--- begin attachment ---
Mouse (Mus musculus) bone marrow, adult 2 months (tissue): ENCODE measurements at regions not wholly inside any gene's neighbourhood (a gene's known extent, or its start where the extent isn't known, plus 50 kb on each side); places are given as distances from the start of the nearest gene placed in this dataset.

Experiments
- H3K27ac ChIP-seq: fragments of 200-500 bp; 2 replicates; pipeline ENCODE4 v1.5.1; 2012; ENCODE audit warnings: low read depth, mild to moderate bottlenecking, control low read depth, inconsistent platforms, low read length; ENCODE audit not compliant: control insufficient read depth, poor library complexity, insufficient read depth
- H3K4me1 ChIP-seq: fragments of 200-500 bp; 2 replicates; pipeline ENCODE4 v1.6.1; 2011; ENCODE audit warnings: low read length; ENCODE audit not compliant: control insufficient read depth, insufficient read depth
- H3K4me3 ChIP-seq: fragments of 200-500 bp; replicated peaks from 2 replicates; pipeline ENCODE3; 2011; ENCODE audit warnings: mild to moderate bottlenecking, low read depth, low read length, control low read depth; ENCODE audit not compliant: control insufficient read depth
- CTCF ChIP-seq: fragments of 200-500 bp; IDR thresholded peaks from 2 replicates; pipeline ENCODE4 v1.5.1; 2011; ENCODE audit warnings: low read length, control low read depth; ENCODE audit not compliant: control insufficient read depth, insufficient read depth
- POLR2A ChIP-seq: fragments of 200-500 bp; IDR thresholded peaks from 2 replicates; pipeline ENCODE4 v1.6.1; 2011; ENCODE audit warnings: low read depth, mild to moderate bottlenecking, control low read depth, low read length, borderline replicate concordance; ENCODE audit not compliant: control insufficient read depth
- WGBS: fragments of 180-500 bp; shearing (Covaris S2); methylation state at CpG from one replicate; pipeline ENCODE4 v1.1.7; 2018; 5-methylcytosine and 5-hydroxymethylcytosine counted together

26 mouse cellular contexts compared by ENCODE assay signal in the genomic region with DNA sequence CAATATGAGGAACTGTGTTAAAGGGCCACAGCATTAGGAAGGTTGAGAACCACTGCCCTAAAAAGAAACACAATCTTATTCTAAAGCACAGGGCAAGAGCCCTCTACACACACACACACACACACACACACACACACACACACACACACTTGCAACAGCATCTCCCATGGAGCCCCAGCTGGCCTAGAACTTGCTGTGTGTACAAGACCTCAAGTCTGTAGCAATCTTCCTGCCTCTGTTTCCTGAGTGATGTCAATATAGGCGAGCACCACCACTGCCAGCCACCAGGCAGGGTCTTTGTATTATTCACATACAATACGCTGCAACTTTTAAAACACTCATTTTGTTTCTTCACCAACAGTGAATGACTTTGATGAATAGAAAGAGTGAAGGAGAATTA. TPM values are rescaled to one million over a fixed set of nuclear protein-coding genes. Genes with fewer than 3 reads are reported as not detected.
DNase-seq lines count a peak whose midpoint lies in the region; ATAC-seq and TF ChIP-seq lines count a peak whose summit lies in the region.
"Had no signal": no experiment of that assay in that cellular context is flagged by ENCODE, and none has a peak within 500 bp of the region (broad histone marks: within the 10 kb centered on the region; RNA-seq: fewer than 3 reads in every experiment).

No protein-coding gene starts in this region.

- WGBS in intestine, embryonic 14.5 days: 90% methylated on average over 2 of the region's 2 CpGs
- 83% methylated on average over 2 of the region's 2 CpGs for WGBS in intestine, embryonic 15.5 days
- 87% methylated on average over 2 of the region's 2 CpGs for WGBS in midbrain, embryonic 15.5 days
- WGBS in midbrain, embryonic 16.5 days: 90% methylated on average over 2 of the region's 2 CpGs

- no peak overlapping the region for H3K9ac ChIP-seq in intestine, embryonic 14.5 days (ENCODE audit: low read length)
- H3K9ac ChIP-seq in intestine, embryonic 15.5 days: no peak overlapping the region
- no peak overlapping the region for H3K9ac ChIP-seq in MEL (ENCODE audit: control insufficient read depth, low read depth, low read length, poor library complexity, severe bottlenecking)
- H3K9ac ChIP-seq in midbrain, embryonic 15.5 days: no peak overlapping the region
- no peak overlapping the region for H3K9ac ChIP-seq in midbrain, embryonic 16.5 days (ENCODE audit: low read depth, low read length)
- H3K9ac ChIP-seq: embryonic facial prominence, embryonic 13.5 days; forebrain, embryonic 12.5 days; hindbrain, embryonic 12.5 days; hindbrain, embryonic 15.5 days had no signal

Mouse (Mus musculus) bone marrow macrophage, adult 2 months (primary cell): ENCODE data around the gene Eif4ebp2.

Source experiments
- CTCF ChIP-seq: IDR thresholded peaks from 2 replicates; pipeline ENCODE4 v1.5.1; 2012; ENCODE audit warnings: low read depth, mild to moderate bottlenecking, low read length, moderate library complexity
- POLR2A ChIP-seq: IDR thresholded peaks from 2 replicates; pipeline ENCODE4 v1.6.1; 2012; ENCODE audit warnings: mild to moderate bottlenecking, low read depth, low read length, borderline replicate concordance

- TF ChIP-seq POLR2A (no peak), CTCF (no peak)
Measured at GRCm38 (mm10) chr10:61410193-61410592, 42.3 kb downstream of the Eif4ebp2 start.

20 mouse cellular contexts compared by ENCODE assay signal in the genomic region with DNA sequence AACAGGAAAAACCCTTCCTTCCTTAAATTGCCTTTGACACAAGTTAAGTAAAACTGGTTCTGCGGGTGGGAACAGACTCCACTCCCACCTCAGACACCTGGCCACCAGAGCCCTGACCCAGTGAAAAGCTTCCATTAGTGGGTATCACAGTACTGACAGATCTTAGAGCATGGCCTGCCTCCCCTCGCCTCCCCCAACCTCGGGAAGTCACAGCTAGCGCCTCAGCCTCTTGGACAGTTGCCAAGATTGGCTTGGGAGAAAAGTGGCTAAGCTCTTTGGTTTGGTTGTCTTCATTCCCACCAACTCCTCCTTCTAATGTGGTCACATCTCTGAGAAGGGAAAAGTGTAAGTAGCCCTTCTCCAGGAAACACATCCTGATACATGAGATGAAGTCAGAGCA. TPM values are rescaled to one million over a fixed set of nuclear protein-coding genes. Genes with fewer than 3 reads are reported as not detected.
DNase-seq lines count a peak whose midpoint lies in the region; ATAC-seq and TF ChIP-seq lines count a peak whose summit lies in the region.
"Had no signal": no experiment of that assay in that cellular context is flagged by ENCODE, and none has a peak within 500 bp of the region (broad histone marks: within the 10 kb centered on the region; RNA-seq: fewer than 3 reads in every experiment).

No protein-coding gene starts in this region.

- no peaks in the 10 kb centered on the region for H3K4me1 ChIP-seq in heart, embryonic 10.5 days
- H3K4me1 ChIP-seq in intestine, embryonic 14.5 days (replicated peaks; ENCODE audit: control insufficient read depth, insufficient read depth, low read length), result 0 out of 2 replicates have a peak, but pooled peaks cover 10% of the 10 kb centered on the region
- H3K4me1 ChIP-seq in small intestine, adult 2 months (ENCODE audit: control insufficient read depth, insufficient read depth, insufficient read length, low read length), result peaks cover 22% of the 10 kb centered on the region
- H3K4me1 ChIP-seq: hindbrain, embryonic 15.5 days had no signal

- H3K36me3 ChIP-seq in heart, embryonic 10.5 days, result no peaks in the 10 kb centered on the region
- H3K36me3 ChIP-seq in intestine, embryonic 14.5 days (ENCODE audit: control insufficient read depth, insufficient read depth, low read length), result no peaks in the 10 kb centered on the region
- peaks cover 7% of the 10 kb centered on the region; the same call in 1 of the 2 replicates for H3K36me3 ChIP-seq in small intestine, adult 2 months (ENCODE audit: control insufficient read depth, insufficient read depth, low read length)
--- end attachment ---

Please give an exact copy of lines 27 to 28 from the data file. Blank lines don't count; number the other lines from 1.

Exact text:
- TF ChIP-seq POLR2A (no peak), CTCF (no peak)
Measured at GRCm38 (mm10) chr10:61410193-61410592, 42.3 kb downstream of the Eif4ebp2 start.